PUBLISHED: Tuesday, February 21, 2017 by Heather Benamy

If you love miniatures as much as we do, it’s always exciting to see people take it to the next level. While miniatures can seem like more of a niche hobby or passion, you’ll see below that mini lovers aren’t just keeping it small. Do you have anyone creating bigger projects with minis in your community? Keep spreading the love, big and small!

Michigan – Fairy Doors of Ann Arbor

The first Fairy Door appeared outside of a local coffee shop, Sweetwaters Coffee and Tea in Ann Arbor, Michigan in 2005 and was installed by Jonathan Wright. Fairy doors would magically appear and disappear in libraries, schools, or other local stores. One even showed up in a neighboring town on the base of a tree. Jonathan Wright even wrote a book called “Who’s Behind the Fairy Doors”. At least ten of Jonathan’s Fairy Doors installed around downtown Ann Arbor remain. His work inspired others to create Fairy Door installations in their cities. For more information on the Fairy Doors of Ann Arbor, click here.

Atlanta – Tiny Doors ATL

Inspired by the Fairy Doors in her hometown of Ann Arbor, artist Karen Anderson, founded Tiny Doors ATL. Tiny Doors ATL is a public art project based on the belief that everyone should have access to free art. Hidden in plain sight around Atlanta’s east side, passersby can’t help but stop to get a closer look at these whimsical miniature doors. The nonprofit art project inspires adults and children alike and helps build a sense of community in the area. Currently, Tiny Doors ATL has ten doors placed around Atlanta. For more information, click here.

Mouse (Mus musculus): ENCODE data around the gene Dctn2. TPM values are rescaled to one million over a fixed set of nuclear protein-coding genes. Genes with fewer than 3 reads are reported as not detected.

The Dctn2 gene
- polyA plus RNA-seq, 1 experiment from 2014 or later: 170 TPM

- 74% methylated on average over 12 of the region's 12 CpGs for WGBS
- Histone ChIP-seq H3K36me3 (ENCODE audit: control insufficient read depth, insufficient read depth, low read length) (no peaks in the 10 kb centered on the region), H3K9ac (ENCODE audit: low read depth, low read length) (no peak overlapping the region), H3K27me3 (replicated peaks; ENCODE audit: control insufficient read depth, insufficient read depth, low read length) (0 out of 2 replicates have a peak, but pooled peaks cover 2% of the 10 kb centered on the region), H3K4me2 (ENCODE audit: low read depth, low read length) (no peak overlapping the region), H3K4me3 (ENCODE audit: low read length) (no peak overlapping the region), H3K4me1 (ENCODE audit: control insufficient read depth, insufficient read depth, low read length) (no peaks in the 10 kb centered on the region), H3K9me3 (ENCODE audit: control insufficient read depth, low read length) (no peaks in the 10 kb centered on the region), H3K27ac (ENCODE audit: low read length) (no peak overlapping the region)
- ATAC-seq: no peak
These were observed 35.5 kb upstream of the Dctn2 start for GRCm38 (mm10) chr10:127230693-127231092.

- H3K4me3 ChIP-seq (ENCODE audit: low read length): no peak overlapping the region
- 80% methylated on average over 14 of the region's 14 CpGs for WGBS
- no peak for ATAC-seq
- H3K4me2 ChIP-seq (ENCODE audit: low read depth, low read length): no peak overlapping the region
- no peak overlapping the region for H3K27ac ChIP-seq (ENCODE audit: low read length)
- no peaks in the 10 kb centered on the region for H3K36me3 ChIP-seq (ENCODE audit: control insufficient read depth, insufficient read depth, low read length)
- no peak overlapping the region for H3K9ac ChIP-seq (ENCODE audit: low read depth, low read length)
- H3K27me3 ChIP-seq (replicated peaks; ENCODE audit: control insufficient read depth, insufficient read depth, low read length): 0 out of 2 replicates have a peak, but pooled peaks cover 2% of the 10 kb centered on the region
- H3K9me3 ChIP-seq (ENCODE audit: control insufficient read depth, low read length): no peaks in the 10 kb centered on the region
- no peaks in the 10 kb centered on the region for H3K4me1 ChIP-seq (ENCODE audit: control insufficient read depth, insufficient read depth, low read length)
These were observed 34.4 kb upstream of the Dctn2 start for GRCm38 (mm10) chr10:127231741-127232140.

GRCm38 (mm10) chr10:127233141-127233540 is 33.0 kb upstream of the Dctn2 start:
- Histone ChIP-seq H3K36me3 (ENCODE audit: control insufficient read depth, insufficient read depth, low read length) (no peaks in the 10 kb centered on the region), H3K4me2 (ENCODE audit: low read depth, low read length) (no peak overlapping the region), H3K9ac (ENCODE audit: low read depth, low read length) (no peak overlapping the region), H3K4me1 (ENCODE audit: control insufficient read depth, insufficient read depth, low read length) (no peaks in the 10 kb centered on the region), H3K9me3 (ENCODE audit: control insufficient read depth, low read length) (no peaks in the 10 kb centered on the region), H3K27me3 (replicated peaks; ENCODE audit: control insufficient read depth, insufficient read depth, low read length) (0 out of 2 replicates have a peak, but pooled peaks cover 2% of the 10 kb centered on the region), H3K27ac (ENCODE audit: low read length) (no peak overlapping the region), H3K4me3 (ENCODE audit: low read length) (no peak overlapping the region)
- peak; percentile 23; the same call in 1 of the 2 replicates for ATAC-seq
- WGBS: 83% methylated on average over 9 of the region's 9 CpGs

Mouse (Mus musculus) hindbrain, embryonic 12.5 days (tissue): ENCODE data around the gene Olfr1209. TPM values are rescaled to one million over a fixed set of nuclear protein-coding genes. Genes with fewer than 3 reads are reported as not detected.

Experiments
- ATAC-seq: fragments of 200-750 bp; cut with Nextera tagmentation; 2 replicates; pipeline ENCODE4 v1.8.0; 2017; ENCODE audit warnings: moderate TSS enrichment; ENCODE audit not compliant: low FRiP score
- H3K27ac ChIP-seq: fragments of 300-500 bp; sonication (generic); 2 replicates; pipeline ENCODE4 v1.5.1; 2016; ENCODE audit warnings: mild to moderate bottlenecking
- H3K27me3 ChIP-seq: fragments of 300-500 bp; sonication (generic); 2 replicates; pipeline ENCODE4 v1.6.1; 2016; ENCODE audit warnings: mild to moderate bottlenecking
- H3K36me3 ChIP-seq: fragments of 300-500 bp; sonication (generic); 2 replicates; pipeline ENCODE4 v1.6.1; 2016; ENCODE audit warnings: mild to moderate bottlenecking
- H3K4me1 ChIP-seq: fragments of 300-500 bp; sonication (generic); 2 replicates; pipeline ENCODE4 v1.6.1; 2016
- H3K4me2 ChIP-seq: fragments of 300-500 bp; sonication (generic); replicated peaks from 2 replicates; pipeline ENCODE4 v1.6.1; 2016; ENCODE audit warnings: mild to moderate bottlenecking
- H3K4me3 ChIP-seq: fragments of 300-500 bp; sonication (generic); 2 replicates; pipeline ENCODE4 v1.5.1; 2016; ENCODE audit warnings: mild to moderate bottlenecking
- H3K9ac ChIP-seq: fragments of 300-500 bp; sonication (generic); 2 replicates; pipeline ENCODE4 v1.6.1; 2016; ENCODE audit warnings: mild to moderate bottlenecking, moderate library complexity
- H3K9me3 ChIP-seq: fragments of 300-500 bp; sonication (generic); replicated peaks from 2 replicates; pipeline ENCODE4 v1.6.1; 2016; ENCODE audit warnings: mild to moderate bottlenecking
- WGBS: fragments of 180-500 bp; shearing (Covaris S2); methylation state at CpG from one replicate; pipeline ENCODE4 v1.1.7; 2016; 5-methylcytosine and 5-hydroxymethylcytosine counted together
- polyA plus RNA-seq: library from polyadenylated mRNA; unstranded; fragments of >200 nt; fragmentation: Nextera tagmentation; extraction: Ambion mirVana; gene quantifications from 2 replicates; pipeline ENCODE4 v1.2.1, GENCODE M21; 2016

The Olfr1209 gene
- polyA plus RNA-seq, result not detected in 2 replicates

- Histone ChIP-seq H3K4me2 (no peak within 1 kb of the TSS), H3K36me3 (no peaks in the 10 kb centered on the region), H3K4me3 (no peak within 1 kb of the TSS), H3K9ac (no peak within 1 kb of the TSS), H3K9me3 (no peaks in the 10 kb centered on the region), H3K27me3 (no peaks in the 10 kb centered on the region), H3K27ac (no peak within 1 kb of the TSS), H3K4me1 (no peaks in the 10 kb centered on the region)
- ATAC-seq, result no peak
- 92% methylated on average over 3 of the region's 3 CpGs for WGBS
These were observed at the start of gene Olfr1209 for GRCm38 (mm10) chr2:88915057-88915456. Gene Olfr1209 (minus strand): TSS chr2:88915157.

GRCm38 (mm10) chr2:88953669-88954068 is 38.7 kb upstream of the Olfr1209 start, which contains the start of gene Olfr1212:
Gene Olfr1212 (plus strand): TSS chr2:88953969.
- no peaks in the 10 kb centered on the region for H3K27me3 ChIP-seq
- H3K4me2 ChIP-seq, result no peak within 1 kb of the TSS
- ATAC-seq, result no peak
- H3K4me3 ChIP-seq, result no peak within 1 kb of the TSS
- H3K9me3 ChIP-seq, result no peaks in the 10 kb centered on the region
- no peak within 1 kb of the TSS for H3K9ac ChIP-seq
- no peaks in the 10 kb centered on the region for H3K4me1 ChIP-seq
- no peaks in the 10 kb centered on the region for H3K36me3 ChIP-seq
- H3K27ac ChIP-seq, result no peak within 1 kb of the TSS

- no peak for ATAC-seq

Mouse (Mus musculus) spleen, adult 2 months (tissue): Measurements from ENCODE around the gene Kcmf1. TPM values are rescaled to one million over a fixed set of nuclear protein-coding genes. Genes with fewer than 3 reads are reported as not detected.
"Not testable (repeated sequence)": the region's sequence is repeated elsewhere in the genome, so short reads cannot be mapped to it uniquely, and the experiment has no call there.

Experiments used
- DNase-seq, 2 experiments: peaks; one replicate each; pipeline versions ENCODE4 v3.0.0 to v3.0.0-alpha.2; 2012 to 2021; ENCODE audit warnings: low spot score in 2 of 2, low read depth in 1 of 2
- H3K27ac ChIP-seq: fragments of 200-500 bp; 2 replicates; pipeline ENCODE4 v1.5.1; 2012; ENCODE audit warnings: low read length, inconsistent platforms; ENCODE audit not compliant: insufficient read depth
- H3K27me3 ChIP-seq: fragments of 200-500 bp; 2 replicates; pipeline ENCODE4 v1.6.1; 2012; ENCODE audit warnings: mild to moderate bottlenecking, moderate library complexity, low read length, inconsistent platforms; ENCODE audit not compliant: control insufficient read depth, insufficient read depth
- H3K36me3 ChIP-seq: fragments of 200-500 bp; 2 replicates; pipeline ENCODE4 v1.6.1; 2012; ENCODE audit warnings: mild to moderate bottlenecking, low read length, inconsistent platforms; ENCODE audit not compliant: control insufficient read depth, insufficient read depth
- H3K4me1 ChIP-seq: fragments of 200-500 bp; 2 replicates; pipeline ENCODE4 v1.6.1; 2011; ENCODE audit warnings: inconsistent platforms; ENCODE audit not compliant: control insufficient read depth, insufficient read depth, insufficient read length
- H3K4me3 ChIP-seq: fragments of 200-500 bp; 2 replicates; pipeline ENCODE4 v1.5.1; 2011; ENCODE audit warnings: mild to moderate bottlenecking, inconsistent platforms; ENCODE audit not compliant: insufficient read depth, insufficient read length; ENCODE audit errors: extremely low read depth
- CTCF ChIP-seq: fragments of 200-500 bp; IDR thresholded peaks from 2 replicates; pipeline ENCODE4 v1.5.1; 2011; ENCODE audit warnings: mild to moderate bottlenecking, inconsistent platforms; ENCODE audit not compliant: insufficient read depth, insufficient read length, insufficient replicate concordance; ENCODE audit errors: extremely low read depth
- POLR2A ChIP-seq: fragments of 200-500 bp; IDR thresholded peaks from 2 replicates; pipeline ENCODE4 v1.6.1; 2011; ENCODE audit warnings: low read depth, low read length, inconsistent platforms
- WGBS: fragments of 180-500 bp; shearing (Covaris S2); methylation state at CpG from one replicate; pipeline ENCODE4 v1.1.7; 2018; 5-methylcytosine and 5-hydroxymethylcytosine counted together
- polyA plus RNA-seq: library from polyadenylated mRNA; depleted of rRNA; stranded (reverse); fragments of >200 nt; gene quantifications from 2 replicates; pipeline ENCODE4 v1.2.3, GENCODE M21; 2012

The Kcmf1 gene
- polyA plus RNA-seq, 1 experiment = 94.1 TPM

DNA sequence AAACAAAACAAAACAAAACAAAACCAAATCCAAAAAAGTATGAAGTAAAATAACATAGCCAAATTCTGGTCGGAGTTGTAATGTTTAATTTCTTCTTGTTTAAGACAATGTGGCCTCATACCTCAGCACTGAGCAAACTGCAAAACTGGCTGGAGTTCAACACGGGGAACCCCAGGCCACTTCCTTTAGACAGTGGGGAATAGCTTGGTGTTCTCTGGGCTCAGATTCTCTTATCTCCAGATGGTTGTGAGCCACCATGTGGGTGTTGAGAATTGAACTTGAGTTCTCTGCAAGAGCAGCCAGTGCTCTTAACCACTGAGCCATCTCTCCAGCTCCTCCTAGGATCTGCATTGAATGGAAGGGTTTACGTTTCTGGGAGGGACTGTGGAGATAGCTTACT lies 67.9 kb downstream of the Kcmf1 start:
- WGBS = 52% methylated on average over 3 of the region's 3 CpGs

Chicago – Thorne Miniature Rooms

Created by Mrs. James Ward Thorne between 1932 and 1940, The Thorne Miniature Rooms has to be one of the most notorious miniature collections in the world. Mrs. Thorne created 68 individual rooms with elements of European interiors from the late 3th century to the 1930s and American furnishing from the 17th century to the late 1930s. The rooms can be seen at The Art Institute of Chicago. For more information, click here.

Chicago – Colleen Moore’s Fairy Castle

Famous actress Colleen Moore created her ultimate dream doll house in 1928. With over 100 people working on her Fairy Castle, the house took seven years to finish. The Fairy Castle featuring over one thousand miniatures and costing about $500,000 is nothing short of magical. You can see Colleen Moore’s dollhouse at the Museum of Science and Industry Chicago. For more information on Colleen Moore’s Fairy Castle, click here.

London, England – Queen Mary’s Dolls’ House

Built for Queen Mary in 1921 by a famous British architect, Queen Mary’s Dolls’ House is a miniature replica of an aristocratic home. Not only does the house include electricity, but also running water, toilets, and an elevator! You can see the house at Windsor Castle. For more information about Queen Mary’s Dolls’ House click here.

Elancourt, France – France Miniature

Not in France for long? Not far from Paris, France Miniature is a theme park where you can basically see the entire country of France in under three hours and in miniature. The park, in the shape of France, has everything from the most important castles and monuments to smallest French villages. There’s even a place to have a picnic and a couple of amusement park rides for the kiddos. For more information, click here.

Shenzhen, China – Window of the World

Window of the World is a theme park in Shenzhen, China with 130 miniature replicas of the world’s greatest tourist attractions. From the Eiffel Tower to the Taj Mahal to the Statue of Liberty, this theme park is not only the perfect place for miniacs, but it’s also a great way to see the wonders of the world all in one day! Park goers should expect to be there for a minimum of four hours. For more information, click here.

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